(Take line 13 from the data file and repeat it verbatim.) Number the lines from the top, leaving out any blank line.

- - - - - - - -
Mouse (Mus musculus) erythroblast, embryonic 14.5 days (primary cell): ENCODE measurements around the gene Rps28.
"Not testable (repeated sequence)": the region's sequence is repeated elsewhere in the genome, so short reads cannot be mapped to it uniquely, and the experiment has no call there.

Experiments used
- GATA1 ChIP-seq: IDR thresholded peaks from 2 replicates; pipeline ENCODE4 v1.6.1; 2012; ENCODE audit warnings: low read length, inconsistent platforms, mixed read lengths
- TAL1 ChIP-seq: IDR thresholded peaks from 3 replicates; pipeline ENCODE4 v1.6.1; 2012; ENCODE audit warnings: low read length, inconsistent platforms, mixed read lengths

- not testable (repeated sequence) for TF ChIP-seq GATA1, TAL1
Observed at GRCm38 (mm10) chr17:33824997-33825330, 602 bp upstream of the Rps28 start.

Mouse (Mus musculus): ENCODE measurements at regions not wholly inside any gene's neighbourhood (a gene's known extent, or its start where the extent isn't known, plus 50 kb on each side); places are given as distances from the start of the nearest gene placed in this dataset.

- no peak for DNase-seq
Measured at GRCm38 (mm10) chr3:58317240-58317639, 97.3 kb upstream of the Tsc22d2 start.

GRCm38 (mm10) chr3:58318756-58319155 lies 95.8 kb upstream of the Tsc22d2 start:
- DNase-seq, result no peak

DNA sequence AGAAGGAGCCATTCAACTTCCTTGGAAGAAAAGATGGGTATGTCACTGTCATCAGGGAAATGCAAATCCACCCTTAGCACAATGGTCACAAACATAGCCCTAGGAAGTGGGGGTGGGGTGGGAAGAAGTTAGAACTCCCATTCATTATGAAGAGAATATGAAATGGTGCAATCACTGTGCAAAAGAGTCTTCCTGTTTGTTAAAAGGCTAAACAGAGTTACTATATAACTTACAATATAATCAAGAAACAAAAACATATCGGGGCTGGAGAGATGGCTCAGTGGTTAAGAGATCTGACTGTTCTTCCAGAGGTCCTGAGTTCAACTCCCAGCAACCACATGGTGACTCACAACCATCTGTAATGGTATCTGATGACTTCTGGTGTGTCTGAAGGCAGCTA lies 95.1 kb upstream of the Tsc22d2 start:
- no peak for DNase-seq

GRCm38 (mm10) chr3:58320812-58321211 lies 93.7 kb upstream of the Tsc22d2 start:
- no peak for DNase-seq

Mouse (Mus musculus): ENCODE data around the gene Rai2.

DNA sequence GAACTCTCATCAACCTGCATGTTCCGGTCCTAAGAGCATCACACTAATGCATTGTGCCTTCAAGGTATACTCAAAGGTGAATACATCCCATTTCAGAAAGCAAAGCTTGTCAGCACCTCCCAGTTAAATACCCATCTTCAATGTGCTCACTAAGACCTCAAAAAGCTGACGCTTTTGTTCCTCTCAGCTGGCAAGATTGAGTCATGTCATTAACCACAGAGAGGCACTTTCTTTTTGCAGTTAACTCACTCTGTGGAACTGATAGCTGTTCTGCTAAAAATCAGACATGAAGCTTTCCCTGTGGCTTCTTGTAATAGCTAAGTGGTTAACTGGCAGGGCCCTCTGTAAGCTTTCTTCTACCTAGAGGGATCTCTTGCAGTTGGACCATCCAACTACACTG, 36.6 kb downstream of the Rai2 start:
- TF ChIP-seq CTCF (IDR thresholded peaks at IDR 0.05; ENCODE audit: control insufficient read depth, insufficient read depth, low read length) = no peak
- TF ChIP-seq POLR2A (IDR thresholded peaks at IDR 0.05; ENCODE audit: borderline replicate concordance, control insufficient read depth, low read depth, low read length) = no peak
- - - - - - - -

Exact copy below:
DNA sequence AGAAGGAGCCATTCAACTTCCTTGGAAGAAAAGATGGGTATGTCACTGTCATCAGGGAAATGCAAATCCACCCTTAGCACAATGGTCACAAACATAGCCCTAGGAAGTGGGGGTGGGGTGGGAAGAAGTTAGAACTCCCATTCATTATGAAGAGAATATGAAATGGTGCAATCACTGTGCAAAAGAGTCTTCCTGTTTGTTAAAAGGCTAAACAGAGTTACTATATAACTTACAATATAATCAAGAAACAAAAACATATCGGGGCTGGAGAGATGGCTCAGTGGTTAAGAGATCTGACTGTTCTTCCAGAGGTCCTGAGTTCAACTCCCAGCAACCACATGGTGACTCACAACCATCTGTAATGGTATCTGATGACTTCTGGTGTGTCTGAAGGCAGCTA lies 95.1 kb upstream of the Tsc22d2 start: